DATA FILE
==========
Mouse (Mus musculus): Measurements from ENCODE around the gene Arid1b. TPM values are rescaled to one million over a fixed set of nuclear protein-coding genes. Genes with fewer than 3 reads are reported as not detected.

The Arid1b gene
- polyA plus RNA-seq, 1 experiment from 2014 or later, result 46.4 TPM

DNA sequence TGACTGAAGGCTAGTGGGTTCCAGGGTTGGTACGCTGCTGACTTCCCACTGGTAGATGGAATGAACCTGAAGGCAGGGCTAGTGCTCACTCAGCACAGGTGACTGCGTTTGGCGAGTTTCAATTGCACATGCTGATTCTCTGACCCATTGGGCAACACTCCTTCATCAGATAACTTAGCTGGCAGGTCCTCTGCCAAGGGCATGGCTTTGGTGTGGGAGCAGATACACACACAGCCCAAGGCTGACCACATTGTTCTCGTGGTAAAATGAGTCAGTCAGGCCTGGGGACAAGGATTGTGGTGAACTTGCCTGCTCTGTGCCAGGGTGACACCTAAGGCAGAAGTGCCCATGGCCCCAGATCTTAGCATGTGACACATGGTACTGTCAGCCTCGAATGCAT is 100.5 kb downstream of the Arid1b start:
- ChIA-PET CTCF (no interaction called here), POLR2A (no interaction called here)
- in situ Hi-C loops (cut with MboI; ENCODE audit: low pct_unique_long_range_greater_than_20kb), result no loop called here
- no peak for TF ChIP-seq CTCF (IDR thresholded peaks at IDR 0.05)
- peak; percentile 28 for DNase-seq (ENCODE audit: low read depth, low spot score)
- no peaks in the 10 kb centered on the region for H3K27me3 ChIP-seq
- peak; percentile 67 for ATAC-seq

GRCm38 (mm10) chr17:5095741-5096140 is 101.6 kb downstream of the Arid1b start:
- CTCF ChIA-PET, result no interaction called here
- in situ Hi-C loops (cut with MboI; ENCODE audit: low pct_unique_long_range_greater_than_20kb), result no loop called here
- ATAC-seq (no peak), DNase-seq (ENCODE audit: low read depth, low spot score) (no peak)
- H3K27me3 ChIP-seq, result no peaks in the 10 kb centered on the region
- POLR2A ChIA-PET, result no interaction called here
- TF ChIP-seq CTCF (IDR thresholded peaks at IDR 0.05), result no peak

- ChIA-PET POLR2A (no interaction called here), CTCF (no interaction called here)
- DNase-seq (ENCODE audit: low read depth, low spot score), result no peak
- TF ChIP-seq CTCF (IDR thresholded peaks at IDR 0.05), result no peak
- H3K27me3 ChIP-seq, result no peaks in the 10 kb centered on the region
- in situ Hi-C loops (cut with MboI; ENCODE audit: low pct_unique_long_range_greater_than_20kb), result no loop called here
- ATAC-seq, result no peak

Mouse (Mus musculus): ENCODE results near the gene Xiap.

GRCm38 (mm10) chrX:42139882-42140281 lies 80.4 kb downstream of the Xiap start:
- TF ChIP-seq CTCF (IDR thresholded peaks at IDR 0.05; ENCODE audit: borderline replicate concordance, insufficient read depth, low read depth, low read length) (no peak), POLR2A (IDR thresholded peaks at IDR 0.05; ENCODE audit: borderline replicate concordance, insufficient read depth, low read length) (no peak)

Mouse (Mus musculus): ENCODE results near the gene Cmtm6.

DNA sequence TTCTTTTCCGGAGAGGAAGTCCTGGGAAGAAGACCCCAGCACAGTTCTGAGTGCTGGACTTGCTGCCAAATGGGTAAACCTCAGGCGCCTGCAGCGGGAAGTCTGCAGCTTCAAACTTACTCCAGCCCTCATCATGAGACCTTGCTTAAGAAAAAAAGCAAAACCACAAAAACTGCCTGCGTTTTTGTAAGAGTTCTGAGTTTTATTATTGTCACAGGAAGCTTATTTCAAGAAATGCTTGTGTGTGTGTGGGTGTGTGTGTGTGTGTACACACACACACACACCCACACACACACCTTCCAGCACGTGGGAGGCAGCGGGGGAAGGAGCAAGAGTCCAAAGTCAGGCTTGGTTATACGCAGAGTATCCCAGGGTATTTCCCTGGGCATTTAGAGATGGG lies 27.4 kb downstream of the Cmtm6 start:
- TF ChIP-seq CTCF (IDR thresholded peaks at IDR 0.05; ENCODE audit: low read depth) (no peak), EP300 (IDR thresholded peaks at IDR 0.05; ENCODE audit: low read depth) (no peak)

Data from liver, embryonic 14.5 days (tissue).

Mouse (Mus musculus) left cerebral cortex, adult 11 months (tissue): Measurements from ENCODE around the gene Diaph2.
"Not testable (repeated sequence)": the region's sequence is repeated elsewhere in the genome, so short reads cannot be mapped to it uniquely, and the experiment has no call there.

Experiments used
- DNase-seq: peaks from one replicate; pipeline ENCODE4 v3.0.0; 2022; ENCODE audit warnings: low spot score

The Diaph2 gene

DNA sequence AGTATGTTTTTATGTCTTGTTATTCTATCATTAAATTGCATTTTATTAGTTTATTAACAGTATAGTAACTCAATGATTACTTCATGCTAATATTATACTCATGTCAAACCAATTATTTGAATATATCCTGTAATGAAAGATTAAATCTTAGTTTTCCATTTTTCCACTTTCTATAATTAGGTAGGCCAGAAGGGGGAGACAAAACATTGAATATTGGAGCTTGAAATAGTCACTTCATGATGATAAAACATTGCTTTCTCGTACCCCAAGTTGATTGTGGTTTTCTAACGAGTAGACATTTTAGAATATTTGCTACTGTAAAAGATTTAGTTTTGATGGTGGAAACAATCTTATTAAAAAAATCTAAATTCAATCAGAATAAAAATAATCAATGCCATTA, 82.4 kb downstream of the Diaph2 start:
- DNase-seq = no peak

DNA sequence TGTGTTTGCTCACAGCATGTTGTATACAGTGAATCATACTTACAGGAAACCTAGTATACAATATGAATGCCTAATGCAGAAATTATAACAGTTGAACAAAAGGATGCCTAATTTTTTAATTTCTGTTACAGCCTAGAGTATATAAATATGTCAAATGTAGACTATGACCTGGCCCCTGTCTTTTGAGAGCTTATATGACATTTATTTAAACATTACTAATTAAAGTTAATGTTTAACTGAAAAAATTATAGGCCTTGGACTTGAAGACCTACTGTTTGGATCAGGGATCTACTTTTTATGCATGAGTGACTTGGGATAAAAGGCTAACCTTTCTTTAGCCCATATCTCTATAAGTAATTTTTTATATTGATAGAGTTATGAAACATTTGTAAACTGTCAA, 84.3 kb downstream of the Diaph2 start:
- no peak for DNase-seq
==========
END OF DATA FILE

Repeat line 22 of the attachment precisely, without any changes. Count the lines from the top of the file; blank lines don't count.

- in situ Hi-C loops (cut with MboI; ENCODE audit: low pct_unique_long_range_greater_than_20kb), result no loop called here